China’s Stock Market – Ten Facts You Need to Know
On the verge of collapse, the Chinese stock market has garnered a lot of attention recently. Global markets saw huge sell-offs last week, in fear of a volatile Chinese market. So we decided to compile ten interesting facts you may not have known about China’s Stock Market:
- More than 10 million new stock accounts were opened this year, mostly by amateur investors. This is more than the number of new accounts in 2012 and 2013 combined, and averages around 170,000 accounts a day, ten times the average for 2014.
- Two thirds of these new stock investors in China quit school before the age of 15, and one third did so before 12. Six percent of them are illiterate.
- These new investors also have little money, with household worth of less than half of existing investors.
- Never mind the low literacy and net worth, these investors are among the most optimistic investors in the world. About 60% plan to increase their net worth this year, despite worrying conditions, and their market is extremely overvalued, as you will find out below.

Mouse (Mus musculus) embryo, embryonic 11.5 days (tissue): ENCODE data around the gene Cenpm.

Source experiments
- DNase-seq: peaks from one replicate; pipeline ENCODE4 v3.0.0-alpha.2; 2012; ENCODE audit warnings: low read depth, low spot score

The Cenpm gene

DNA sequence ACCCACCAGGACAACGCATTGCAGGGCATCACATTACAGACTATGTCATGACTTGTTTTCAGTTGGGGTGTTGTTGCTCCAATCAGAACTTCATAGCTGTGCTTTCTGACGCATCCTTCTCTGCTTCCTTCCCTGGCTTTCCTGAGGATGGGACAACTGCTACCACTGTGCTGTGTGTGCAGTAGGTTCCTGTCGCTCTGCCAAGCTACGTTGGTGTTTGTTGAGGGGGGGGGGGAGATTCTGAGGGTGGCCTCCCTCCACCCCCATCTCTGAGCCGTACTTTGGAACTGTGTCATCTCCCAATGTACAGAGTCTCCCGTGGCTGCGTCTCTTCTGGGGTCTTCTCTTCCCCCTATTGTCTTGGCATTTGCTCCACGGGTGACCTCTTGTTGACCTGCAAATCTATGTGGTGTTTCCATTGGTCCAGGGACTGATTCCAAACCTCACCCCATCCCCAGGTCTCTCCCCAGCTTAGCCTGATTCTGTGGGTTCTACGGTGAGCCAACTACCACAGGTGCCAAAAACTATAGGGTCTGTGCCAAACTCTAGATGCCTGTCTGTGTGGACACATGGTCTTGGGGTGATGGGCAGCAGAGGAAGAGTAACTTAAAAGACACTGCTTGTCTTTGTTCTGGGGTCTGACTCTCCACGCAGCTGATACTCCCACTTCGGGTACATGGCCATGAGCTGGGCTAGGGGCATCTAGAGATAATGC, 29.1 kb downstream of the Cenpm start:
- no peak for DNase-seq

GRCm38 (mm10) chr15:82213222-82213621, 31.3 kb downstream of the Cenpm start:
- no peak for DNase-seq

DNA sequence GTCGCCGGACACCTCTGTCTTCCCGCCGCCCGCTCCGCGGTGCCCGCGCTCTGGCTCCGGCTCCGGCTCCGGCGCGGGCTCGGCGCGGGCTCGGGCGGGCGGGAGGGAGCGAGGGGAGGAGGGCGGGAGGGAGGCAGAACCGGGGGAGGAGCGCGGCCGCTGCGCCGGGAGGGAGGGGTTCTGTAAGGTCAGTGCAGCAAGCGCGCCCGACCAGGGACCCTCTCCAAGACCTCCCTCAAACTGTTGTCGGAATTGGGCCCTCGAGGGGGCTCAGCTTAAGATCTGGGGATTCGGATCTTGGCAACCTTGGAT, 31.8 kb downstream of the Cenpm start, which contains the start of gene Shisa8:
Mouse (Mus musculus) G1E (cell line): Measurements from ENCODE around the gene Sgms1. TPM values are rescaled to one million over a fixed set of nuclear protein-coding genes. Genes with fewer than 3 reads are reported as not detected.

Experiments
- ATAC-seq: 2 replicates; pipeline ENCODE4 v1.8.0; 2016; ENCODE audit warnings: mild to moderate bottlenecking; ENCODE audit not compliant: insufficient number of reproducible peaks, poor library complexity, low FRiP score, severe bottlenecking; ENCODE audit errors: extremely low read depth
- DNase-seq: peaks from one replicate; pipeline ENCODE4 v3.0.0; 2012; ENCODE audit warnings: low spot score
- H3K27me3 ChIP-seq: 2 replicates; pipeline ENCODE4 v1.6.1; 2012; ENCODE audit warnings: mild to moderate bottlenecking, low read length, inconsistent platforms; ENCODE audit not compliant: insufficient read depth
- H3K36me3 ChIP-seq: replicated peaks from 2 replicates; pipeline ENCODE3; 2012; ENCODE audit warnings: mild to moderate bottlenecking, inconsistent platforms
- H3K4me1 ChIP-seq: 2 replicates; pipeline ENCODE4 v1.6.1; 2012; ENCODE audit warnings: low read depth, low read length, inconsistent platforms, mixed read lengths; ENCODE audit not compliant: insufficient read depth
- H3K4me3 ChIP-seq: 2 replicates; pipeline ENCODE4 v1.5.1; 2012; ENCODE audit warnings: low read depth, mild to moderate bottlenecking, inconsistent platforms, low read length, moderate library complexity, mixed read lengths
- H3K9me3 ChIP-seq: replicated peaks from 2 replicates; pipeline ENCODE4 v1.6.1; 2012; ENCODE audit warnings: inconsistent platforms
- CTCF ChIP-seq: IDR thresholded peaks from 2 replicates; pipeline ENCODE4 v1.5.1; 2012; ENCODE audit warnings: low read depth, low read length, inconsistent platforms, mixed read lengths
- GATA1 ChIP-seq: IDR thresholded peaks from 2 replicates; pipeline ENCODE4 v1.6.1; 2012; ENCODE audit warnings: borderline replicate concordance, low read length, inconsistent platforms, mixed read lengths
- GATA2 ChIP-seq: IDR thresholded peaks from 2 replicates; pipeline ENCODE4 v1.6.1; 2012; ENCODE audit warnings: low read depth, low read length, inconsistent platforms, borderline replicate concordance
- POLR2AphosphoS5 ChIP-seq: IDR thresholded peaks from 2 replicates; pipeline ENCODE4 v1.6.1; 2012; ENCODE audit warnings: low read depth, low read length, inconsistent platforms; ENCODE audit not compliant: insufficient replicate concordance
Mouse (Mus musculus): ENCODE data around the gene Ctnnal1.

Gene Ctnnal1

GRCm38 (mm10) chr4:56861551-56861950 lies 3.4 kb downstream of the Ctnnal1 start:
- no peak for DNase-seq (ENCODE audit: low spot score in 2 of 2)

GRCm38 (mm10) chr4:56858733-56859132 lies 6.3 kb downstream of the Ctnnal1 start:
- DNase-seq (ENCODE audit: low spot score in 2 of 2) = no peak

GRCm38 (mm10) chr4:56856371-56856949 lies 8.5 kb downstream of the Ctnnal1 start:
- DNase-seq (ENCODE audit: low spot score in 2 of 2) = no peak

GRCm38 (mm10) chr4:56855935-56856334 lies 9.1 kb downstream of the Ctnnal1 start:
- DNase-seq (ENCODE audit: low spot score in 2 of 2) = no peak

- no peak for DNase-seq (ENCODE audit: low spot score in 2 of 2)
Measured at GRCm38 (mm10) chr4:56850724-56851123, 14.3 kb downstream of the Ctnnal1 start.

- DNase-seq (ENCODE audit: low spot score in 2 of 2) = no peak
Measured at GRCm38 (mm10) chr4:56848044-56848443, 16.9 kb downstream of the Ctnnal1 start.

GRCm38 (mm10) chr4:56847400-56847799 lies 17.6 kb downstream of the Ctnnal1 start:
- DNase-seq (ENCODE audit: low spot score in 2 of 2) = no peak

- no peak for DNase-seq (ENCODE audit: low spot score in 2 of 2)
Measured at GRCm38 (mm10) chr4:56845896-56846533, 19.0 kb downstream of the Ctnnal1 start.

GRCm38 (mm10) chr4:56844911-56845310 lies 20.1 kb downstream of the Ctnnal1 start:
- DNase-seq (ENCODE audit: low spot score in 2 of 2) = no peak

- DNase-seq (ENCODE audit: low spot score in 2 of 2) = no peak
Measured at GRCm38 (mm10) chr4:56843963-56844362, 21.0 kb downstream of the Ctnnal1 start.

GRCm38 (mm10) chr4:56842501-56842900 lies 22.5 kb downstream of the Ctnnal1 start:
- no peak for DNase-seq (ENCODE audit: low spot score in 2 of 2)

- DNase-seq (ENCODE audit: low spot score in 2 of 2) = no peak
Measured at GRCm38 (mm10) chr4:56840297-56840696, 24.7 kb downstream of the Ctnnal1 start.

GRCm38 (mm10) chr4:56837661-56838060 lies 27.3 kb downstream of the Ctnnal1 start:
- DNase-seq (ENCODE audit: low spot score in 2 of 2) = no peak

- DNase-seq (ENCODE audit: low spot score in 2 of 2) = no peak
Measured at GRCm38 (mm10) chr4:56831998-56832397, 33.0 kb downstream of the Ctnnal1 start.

- The median earning multiples (a measure of stock’s worth) for Chinese technology stocks are twice that of US during the dot.com peak. Companies like Ketchup makers that trade at 330 times their earnings are worrying global investors.
- More than half of the stocks on Shenzhen’s exchange, and over a third in Shanghai have PE (price per earnings) multiples of over 50, and are extremely expensive.
- Chinese stock market has lost more than 3 trillion dollars in one month. That’s more than France’s entire stock market worth. And they are still optimistic?
- The Chinese government has dictated a number of things to help the situation. None has really worked. They halted trading on multiple stocks, gave a 40 billion dollar stimulus, stopped new IPOs (initial public offering, or new companies entering the stock exchange), and prevented large shareholders from selling.
- 80 percent of the ten largest stocks on Shanghai exchange are state-owned. Imagine 80 percent of the Dow owned by the state? This links the stock market crash with government bankruptcy.
- In the year leading up to June 2015, the Chinese market skyrocketed so much that it created enough value to pay every person on earth $900. No wonder the bubble is bursting.